In the same way that certain financial mechanisms impose limits on speculation, caps could be implemented to restrict the amount of data a company can collect without justification. Just as financial transactions can be taxed to discourage speculation, a tax on the collection, storage, or trade of data could be considered. Companies might be required to disclose the nature, quantity, and usage of the data they collect, thus allowing regulators and the public to monitor speculation.
Ensuring transparent reporting without hindering data-driven industries
The reporting obligation for financial institutions regarding suspicious activities aims to combat money laundering, terrorist financing, and other illicit activities. In the world of data, the notion of “suspicious data” is different, but the underlying principle – accountability and transparency – remains. This might include unauthorized access to databases, accidental exposures or data theft, unusual data access patterns, unexpected requests for large amounts of data, or data transfers to unknown destinations that might be deemed suspicious.
Regulations concerning reporting obligations vary considerably from one country to another. This can create confusion for international companies and allow some to avoid reporting by exploiting these inconsistencies. Moreover, in some places, fines or penalties for non-reporting or late reporting are minimal, offering little incentive for compliance. Promoting international guidelines or treaties on data breach reporting could help establish a minimum compliance baseline.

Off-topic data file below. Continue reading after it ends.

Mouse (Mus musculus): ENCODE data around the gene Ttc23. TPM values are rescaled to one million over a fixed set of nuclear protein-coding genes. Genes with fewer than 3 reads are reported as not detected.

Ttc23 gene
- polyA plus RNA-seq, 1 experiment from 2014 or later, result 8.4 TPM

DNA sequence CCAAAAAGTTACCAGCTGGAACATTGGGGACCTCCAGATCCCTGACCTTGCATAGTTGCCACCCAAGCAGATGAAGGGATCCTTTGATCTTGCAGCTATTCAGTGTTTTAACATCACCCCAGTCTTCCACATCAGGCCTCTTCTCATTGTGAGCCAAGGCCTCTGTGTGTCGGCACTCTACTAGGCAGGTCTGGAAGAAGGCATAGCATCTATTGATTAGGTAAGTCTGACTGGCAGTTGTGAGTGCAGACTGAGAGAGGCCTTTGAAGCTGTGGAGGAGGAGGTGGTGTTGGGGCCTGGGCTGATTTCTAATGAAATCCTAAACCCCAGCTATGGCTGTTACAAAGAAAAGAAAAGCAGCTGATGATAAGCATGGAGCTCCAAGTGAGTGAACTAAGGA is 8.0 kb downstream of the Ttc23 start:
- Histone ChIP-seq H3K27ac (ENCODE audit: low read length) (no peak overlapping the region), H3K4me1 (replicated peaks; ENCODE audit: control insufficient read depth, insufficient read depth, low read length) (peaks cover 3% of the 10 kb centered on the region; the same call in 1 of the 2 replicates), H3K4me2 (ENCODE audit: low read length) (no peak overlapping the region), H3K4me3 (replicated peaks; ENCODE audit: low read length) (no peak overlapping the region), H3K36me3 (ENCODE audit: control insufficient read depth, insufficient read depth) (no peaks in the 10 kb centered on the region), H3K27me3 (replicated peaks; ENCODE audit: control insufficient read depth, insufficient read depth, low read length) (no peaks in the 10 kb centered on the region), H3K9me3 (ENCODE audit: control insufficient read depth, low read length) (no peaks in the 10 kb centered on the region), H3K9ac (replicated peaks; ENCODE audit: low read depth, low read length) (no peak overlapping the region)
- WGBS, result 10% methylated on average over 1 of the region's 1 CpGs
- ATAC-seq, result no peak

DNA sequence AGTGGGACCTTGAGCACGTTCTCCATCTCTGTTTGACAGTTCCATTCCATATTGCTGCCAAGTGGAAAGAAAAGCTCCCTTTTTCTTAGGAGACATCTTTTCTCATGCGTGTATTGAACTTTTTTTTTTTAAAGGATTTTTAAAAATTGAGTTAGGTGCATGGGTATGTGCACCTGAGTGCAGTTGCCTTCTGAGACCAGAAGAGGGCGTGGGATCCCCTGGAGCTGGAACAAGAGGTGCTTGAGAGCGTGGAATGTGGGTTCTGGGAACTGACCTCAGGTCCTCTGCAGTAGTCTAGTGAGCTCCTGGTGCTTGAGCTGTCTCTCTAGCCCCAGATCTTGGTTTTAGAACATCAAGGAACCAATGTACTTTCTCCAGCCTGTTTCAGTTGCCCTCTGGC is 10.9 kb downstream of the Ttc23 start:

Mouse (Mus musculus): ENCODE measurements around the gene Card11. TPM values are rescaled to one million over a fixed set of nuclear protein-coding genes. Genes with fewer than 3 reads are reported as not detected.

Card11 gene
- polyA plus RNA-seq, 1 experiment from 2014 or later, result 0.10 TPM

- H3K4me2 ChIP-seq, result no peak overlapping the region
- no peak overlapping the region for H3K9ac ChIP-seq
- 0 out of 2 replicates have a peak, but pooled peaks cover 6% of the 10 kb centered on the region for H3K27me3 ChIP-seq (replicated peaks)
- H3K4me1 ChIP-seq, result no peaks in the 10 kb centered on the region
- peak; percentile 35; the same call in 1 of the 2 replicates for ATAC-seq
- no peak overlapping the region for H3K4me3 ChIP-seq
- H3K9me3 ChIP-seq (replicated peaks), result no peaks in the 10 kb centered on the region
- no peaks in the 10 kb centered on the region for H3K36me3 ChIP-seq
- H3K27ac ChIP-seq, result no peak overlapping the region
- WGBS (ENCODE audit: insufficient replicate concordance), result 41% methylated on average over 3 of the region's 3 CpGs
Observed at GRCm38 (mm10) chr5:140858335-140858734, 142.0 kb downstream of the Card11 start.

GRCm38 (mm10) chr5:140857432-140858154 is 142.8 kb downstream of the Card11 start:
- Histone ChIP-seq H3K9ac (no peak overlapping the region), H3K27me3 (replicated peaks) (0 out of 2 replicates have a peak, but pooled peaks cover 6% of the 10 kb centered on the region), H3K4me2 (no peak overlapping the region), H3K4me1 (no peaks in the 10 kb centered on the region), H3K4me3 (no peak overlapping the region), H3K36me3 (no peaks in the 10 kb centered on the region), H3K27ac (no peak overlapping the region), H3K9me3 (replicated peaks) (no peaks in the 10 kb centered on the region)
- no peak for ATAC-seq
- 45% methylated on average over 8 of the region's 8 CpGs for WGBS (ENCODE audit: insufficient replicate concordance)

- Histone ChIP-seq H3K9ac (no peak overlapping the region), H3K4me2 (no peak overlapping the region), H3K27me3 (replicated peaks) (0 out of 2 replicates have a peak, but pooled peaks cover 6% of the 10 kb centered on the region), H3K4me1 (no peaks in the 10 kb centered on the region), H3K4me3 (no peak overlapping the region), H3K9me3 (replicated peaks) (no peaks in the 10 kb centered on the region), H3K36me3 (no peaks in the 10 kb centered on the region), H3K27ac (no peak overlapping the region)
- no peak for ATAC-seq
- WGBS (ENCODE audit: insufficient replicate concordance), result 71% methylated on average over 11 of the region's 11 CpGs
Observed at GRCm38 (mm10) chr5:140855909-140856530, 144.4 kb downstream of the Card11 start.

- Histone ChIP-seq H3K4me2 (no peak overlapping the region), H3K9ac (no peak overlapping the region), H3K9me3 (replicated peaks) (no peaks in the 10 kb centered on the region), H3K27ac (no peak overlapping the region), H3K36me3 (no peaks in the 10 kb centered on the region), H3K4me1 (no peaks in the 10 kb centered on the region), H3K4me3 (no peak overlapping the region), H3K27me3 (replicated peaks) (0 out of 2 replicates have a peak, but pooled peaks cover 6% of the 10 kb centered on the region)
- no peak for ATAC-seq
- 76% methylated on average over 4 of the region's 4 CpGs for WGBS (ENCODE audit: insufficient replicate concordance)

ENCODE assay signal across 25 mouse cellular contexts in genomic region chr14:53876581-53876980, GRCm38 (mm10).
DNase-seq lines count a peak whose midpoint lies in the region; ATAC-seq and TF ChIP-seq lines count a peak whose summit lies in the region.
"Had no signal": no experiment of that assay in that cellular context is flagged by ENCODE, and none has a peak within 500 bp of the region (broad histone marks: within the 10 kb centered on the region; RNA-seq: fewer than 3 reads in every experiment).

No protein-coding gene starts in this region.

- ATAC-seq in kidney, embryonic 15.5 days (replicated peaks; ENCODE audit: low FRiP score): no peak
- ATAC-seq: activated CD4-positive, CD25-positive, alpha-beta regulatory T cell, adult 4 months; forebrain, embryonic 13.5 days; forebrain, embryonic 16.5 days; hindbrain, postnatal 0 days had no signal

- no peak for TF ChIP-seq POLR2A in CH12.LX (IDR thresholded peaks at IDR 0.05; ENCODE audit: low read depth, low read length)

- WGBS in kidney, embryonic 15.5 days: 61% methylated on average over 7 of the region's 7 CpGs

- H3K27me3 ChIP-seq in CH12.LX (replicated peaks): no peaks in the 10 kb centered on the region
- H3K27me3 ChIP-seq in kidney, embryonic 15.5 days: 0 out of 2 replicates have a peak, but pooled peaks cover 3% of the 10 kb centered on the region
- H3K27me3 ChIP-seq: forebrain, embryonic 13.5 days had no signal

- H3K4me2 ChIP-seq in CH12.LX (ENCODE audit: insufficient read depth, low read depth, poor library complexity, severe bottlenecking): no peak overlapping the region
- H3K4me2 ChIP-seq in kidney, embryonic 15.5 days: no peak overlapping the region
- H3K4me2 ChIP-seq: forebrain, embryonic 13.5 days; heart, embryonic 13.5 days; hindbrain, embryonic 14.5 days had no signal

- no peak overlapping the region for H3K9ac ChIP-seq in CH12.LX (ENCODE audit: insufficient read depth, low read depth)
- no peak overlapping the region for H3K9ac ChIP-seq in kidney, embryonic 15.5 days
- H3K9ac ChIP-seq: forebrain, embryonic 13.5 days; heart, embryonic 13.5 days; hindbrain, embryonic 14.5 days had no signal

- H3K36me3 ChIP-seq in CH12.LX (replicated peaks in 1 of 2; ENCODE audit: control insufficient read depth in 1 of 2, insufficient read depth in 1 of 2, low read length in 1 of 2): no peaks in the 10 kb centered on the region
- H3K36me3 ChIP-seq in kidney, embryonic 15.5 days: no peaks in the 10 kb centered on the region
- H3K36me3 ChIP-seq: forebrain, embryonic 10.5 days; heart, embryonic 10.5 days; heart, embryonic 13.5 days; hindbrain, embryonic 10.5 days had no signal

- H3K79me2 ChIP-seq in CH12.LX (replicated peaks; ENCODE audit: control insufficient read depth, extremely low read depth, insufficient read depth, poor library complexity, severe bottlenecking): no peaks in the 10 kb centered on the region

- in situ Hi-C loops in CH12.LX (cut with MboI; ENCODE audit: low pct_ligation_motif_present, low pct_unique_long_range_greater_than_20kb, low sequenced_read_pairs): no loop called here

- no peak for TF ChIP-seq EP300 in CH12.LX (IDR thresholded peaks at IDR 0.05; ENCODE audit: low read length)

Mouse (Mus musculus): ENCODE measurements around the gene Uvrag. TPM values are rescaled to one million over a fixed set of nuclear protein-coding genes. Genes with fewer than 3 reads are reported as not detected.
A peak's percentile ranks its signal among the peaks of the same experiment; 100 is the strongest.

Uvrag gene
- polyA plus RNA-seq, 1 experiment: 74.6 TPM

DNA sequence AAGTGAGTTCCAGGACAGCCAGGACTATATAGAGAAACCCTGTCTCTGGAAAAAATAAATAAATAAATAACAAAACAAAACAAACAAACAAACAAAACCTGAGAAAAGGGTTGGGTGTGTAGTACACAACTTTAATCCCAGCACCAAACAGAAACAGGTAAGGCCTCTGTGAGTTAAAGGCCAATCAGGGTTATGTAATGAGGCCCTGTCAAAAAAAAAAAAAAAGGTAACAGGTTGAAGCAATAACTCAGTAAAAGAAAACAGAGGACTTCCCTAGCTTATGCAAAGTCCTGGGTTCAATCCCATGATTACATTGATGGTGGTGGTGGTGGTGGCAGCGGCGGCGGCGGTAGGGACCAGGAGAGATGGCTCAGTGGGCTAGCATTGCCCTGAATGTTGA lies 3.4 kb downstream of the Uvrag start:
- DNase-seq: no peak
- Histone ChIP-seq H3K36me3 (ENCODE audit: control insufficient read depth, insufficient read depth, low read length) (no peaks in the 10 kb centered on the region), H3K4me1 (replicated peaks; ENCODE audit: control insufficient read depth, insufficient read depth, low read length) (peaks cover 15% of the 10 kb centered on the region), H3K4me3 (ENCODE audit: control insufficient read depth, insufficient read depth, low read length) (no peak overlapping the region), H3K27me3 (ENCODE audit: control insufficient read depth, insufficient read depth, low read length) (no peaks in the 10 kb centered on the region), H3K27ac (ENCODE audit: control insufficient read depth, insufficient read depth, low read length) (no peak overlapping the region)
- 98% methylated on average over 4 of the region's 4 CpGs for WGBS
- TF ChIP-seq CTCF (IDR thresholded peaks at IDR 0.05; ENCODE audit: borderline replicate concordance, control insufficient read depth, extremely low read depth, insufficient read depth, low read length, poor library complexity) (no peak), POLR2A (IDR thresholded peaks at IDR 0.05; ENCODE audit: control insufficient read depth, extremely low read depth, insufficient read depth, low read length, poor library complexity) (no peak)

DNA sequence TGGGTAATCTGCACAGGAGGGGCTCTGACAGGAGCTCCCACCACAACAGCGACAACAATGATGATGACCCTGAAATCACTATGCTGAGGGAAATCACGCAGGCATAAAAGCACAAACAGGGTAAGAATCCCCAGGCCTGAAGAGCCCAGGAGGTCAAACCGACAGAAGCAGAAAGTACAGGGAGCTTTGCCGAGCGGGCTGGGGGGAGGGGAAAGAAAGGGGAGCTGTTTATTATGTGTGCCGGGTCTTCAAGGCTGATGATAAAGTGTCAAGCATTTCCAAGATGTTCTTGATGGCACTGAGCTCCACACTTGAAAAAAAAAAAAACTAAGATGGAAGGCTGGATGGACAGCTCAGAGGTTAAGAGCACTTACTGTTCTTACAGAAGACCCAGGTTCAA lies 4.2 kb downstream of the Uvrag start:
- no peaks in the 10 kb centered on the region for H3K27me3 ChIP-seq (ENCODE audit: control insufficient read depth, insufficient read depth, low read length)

The emergence of data as a form of currency redefines traditional paradigms of value and exchange. This transformation unfolds with unmatched opportunities and risks, intertwined with pressing ethical concerns. While financial regulatory mechanisms have been refined over centuries in response to crises and innovations, data, in its newfound monetary stature, is in its infancy.
Concepts such as transparency, fairness, security, and accountability, fundamental in the financial sector, can serve as cornerstones in designing regulatory frameworks for data. In essence, while acknowledging data’s uniqueness as a currency, the financial regulatory system provides an opportunity to learn from its effectiveness and its limits.
By marrying these lessons with a nuanced understanding of data’s specifics, we can hope to establish a balance that maximizes the benefits of this new currency while minimizing its potential risks to individuals and society at large.
About the Author
Hamilton Mann is the Group VP of Digital Marketing and Digital Transformation at Thales. He is also the President of the Digital Transformation Club of INSEAD Alumni Association France (IAAF), a mentor at the MIT Priscilla King Gray (PKG) Center, and Senior Lecturer at INSEAD, HEC and EDHEC Business School.